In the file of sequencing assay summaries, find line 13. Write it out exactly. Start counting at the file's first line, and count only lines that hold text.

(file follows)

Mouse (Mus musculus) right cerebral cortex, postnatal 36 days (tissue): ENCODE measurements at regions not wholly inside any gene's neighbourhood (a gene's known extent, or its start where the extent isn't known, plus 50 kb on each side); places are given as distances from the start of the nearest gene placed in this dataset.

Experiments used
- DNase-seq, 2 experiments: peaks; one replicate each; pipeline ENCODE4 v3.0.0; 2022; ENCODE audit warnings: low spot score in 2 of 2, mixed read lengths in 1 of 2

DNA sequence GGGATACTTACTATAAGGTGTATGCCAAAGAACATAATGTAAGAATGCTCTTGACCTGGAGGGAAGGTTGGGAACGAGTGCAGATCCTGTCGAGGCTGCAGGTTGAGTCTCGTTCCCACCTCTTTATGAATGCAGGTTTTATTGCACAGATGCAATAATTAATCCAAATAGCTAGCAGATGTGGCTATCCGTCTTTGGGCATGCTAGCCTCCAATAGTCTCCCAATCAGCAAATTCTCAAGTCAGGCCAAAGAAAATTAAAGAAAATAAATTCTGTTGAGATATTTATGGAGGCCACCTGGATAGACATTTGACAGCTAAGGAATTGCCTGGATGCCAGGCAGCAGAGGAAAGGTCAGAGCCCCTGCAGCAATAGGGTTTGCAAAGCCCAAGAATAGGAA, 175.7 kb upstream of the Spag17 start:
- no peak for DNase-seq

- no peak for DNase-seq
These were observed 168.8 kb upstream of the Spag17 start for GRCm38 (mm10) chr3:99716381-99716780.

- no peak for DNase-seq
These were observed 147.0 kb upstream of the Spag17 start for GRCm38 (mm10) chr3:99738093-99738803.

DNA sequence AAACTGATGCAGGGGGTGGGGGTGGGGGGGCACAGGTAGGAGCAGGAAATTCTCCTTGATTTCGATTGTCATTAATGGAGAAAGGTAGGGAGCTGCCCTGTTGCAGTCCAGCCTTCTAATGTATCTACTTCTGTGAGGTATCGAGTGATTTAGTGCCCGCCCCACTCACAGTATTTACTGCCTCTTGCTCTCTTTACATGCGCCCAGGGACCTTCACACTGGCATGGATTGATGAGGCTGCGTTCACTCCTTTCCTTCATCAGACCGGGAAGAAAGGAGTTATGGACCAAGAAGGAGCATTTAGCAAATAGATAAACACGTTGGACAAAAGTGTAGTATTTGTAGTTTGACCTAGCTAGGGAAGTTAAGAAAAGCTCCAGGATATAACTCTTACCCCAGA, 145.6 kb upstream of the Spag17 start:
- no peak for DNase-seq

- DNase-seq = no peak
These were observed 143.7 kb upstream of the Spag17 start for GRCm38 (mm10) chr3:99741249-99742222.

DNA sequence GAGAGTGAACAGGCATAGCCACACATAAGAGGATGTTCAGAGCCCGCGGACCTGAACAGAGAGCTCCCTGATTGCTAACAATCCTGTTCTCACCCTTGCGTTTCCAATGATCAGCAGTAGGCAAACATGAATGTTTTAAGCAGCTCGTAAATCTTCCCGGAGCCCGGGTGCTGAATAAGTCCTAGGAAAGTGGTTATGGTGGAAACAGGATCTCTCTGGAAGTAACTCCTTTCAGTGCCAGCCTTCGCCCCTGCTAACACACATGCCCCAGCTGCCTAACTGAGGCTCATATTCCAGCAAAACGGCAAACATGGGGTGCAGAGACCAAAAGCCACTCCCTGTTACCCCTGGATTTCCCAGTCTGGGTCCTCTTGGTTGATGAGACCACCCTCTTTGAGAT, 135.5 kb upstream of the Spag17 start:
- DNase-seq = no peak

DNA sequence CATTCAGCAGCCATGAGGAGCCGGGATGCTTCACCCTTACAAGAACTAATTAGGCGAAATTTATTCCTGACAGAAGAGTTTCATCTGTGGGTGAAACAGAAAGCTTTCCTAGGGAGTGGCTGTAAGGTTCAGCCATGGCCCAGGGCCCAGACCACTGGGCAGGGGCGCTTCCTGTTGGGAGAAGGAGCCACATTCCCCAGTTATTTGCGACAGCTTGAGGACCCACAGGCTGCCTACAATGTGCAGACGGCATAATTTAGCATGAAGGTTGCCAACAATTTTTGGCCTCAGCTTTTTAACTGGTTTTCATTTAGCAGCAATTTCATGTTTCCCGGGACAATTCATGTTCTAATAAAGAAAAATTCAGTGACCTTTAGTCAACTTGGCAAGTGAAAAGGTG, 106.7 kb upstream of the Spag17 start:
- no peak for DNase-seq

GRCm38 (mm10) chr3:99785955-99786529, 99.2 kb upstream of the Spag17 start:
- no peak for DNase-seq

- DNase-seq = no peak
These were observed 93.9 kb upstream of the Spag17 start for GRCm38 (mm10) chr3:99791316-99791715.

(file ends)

These were observed 143.7 kb upstream of the Spag17 start for GRCm38 (mm10) chr3:99741249-99742222.